A new Franklin and Marshall poll shows that the economy and unemployment are the most pressing issues facing the state.
Unemployment and economy beat out the other issues by a sizeable margin, with 31% saying those were the biggest problems. The second most important issue was education, according to 19% of respondents.
These issues also registered high responses based on a 1-10 scale of importance, with 10 being the most important: help create jobs, 9; improve the economy, 8.8; and improve public schools, 8.2.
The poll went on to ask respondents to scale other issues: protect the state’s environment, 8; increase spending to repair infrastructure, 7.4; reform the pension system, 7.3; expand Medicaid, 6.9; repair storm run off systems, 6.9; regulate the natural gas drilling, 6.7.
Privatization of state commodities didn’t fair too well when ranked in importance; privatizing liquor stores only earned 4.7 and doing the same with the lottery scored just 3.3.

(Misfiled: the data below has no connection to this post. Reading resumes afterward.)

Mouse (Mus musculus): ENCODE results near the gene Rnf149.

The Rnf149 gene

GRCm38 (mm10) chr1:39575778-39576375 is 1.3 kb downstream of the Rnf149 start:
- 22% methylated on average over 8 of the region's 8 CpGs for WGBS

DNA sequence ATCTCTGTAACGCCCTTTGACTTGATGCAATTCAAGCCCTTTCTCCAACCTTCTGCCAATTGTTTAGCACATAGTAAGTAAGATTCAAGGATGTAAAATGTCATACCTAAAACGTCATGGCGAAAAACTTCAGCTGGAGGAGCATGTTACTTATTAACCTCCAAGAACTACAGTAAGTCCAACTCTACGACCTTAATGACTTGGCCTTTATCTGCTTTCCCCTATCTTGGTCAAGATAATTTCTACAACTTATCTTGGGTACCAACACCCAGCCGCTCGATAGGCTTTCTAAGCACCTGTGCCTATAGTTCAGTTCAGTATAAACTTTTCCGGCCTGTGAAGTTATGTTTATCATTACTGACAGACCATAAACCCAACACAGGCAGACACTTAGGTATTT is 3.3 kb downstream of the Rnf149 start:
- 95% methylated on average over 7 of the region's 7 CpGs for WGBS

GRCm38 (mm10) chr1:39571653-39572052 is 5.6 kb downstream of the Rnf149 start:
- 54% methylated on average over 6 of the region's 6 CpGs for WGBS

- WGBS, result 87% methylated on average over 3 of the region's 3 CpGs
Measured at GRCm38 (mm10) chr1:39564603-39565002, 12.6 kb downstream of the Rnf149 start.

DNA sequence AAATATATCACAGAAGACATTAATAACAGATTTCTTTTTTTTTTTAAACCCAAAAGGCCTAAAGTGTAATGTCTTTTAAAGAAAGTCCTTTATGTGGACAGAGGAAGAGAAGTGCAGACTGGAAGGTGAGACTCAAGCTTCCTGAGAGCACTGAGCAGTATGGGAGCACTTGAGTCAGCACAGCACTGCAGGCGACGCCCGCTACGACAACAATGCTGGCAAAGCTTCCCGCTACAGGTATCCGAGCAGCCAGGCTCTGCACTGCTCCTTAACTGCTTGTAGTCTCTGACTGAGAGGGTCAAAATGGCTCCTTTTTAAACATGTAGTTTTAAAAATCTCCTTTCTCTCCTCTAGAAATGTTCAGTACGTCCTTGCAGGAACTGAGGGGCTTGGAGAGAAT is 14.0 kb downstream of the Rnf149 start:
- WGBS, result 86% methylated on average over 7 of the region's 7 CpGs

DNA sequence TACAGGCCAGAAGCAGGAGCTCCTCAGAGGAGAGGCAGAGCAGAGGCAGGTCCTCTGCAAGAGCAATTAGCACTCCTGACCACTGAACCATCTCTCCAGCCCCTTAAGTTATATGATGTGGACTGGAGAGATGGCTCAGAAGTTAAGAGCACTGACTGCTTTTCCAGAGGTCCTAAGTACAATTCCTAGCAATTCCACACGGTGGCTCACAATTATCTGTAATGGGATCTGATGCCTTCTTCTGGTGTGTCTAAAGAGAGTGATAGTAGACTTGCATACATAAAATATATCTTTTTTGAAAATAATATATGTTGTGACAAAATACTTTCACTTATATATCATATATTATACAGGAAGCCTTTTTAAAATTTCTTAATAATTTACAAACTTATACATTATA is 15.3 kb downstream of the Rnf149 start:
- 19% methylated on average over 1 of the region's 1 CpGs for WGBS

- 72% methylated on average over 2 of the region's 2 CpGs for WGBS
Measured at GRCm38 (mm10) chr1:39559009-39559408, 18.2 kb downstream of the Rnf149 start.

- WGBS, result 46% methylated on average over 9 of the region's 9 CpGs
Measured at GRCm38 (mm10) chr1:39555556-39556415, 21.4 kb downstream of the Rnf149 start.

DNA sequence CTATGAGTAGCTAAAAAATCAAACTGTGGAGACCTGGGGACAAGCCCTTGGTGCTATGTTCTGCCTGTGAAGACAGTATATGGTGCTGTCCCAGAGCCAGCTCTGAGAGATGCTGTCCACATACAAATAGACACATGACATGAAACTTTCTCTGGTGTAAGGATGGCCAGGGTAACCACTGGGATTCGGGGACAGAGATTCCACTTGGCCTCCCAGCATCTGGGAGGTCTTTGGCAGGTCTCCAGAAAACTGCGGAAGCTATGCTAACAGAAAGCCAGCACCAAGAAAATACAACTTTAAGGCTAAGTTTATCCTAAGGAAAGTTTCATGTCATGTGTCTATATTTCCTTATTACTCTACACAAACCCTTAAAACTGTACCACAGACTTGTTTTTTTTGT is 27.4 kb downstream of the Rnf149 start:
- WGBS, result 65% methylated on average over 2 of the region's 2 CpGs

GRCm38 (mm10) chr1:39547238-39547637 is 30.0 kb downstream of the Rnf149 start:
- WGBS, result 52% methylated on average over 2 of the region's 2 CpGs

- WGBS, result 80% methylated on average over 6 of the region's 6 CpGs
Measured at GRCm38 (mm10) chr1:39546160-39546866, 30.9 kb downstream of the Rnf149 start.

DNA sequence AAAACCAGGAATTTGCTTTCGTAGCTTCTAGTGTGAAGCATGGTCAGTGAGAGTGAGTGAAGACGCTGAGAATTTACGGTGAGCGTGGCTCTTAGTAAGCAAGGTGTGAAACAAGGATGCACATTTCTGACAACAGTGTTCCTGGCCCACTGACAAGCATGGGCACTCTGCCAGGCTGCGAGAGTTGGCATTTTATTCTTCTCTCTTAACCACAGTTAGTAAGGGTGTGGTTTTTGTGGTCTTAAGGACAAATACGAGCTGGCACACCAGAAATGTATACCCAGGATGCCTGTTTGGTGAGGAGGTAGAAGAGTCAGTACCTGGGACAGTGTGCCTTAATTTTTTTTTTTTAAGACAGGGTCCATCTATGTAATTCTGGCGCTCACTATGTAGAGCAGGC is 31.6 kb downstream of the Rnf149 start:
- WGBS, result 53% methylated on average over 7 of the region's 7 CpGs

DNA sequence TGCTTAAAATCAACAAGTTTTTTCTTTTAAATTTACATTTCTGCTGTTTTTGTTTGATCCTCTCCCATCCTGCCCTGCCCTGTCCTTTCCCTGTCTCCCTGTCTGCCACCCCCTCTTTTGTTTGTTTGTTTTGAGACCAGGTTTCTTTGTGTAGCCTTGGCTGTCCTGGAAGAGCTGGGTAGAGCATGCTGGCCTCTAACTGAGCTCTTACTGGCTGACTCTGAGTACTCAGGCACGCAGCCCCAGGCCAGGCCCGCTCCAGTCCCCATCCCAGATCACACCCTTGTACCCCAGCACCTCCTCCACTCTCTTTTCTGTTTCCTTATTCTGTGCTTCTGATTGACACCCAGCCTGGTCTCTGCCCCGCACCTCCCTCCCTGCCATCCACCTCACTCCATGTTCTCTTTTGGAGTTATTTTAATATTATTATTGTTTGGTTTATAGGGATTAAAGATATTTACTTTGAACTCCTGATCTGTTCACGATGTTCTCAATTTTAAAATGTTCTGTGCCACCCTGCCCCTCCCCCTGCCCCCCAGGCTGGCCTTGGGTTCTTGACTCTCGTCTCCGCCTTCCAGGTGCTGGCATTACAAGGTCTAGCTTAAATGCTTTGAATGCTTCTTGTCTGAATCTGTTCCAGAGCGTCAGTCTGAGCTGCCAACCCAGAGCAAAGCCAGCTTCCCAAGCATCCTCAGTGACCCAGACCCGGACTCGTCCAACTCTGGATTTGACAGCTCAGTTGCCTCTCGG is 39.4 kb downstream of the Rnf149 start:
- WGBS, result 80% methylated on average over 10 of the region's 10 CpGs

Support for privatizing state liquor stores has taken a hit in the last year, falling from 53% support last February to 46% now. A majority, 62%, believe that the state stores should stay as they are or be modernized, as opposed to just 33% who believe they should be sold to private companies.
The legalization of medical marijuana fared very well in this poll, with 81% of respondents saying that they would support such a policy.
This differs from a full legalization policy, which wasn’t supported by respondents in this poll. A majority, 58% said it should not be legalized; 36% said it should and 6% did not know.
The survey findings are based on the results of interviews conducted January 22 – 27, 2014. The interviews were conducted at the Center for Opinion Research at Franklin & Marshall College under the direction of the poll’s Director Dr. G. Terry Madonna, Head Methodologist Berwood Yost, and Project Manager Jacqueline Redman. The data included in this release represent the responses of 580 Pennsylvania registered voters, including 289 Democrats, 214 Republicans, and 77 registered as Independent/Other. The sample of registered voters was obtained from Voter Contact Services.